Day 34 - More Wind
Sun 16 Jan 2022 22:17
Course: NE Speed: 6 knots
Wind: SW, F8 Sea: rough
Swell: SW, 4 meters
Weather: overcast, cool
Day's Run: 142nm (23 hours)
Wayne's forecast was right and we have indeed had more wind. As evening wore on I gradually reduced sail so that by 2340 we were down to three reefs in the main and 30% jib on the pole to port. With the radio working again (and I am relieved to say that Coconut came up as well), we were able to receive Wayne's updated forecast which confirmed more strong winds for the night and all of today. I contemplated reducing sail further but Sylph was sailing well with the triple reefed main and the jib poled out to port, stable and fast, so I decided to leave things be for the night until conditions dictated that I should do something different.
And I am glad to say we got through the night without having to touch anything. Of course I got up out of my bunk on a regular basis to have a look around to make sure everything was in order, otherwise I slept or lay in my bunk listening to the sound of the ocean rushing past as Sylph pushed into the night (and the sound of the water in the tank beneath the bunk gurgling through its baffles).
This forenoon I stood in the cockpit surveying the scene. The wind appeared to be increasing marginally, there were clouds astern indicating perhaps worse weather, and the waves had increased in size and steepness. I asked myself do I leave things be or reduce sail. Sylph seemed to be enjoying herself, on the other hand I was concerned that a larger than average wave might cause her to surf and possibly broach. I decided to err on the side of caution. I set the staysail and dropped the main. The combination of the partial jib poled to port and the staysail seemed a good for keeping Sylph moving but more under control and reasonably stable.
Something I had been meaning to do for some time during this voyage was to try out the series drogue before it is needed in earnest. I have had the drogue for over twenty years now but have only used it twice, the last time several years ago so thought while current conditions did not necessitate its deployment, it seemed a good opportunity to practice, particularly during daylight hours, rather than when conditions are more serious and just as likely to be in the middle of the night. I am glad I did so because I have a couple of problems to solve. Previously I have deployed the drogue by surging it off a sheet winch but I would rather find a different technique so as to keep the winches free for the headsail. So I tried surging the drogue off the large aft mooring cleat but this proved unsatisfactory. The turns were too tight and I could hear the fabric in the cones tearing as they passed over the cleat. I now have about a third of the drogue streamed over the stern and it is helping to stabilise Sylph's course but I don't want to deploy any more of it until I have thought of a better way of streaming and recovery. I have some ideas which I will try out this afternoon.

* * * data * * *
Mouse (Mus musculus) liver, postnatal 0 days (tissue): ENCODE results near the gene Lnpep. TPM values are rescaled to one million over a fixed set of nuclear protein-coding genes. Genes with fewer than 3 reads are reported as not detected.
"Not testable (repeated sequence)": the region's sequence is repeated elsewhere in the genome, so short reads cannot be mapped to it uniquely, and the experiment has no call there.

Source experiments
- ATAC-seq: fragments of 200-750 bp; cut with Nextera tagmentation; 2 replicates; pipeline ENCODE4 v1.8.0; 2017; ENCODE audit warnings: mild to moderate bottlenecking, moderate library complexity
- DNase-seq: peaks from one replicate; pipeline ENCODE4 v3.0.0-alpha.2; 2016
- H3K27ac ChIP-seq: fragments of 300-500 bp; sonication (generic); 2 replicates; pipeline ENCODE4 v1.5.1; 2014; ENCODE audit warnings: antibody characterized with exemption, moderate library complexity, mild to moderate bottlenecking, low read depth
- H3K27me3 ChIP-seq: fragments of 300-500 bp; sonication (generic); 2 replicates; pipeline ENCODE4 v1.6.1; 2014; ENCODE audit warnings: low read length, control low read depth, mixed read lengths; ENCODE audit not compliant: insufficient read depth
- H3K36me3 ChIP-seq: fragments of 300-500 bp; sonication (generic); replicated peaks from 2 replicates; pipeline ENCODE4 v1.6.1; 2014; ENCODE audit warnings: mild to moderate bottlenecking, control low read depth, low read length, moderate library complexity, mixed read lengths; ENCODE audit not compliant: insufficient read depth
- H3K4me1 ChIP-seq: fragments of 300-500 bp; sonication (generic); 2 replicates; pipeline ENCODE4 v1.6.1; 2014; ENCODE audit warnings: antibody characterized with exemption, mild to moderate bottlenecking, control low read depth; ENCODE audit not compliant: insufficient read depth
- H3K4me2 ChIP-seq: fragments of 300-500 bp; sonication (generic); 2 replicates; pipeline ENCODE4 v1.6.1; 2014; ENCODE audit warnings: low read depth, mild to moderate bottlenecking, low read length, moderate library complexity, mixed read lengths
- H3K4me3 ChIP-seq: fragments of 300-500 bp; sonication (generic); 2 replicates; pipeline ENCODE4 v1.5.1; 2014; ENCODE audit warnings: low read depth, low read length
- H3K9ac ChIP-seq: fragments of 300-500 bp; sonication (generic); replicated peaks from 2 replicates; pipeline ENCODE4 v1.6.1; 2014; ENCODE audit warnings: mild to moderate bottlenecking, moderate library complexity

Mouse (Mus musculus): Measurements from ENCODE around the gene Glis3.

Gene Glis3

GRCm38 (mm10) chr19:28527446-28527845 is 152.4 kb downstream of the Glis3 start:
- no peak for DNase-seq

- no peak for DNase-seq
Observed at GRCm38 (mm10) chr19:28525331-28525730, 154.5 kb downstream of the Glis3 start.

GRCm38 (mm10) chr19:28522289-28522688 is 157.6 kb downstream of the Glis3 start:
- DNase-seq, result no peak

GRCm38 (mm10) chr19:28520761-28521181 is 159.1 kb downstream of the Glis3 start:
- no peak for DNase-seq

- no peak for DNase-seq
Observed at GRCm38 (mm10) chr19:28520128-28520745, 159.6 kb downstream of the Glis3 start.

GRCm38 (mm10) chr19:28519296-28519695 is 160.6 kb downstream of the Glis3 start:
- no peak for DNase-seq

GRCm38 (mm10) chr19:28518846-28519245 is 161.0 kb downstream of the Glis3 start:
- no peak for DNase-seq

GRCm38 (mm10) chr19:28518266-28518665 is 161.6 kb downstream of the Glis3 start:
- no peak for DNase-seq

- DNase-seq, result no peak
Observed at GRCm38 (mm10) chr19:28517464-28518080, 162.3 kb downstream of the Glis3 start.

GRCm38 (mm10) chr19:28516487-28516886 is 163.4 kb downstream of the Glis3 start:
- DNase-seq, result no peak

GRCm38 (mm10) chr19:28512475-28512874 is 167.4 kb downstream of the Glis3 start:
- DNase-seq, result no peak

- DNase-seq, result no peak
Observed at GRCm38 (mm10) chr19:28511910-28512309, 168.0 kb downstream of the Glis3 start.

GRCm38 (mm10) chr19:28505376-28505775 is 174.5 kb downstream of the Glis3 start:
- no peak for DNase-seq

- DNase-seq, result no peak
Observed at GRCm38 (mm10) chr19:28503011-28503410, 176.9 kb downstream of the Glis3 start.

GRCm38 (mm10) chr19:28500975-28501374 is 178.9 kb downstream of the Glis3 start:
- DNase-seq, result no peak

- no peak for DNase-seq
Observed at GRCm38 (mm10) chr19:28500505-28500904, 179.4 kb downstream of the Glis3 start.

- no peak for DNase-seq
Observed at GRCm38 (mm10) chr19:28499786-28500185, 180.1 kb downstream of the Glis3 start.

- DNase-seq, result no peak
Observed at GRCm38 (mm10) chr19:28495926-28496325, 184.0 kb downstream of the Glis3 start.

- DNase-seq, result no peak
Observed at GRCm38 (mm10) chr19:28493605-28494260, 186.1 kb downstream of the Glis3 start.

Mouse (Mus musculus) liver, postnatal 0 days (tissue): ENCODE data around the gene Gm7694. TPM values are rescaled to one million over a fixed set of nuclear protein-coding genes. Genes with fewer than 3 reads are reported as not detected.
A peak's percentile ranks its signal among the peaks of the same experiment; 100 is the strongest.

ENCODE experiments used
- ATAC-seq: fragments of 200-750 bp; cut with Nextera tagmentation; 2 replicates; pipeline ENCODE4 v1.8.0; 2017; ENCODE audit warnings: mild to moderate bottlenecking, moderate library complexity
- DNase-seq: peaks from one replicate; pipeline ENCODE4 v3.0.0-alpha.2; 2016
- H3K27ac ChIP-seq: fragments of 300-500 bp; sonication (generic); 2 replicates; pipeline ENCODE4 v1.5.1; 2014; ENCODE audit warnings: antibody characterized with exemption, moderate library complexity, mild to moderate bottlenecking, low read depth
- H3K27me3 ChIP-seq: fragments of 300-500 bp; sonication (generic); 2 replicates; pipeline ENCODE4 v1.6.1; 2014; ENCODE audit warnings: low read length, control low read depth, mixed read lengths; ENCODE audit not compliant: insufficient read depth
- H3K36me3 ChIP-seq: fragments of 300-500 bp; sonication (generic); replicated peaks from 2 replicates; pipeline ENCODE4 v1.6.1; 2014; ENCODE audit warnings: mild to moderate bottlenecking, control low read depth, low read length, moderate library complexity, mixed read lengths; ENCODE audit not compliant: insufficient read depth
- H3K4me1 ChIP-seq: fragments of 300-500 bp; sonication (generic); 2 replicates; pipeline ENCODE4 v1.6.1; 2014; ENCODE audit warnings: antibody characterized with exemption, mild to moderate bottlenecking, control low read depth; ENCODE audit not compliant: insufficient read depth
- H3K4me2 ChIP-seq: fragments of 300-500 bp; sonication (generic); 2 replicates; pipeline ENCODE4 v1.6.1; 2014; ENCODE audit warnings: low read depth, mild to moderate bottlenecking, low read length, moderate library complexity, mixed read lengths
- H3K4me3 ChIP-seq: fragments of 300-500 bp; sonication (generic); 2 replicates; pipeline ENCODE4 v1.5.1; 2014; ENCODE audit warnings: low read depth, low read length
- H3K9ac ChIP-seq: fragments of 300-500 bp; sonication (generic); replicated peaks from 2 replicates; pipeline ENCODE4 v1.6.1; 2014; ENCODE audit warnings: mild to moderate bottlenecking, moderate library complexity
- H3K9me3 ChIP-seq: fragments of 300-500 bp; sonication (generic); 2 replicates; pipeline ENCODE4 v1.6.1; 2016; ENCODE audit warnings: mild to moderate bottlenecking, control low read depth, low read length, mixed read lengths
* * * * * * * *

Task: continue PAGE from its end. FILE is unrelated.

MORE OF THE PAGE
Navigation wise, we have ended up quite a way north as we have run off before the strong winds. This is okay because Mark reported Coconut's position as some forty miles to the north of Sylph last night. Also, I am hoping that the winds might ease a little bit sooner to the north as we work our way clear of the low pressure system that has developed just south of us. When the winds ease, which they are expected to do tonight, the plan will be to gybe and get Sylph back on a more easterly heading.
We have moved into the next time zone (+9), so last night ship's clocks were set back an hour, hence our day's run was for 23 hours rather than the usual 24.
All is well.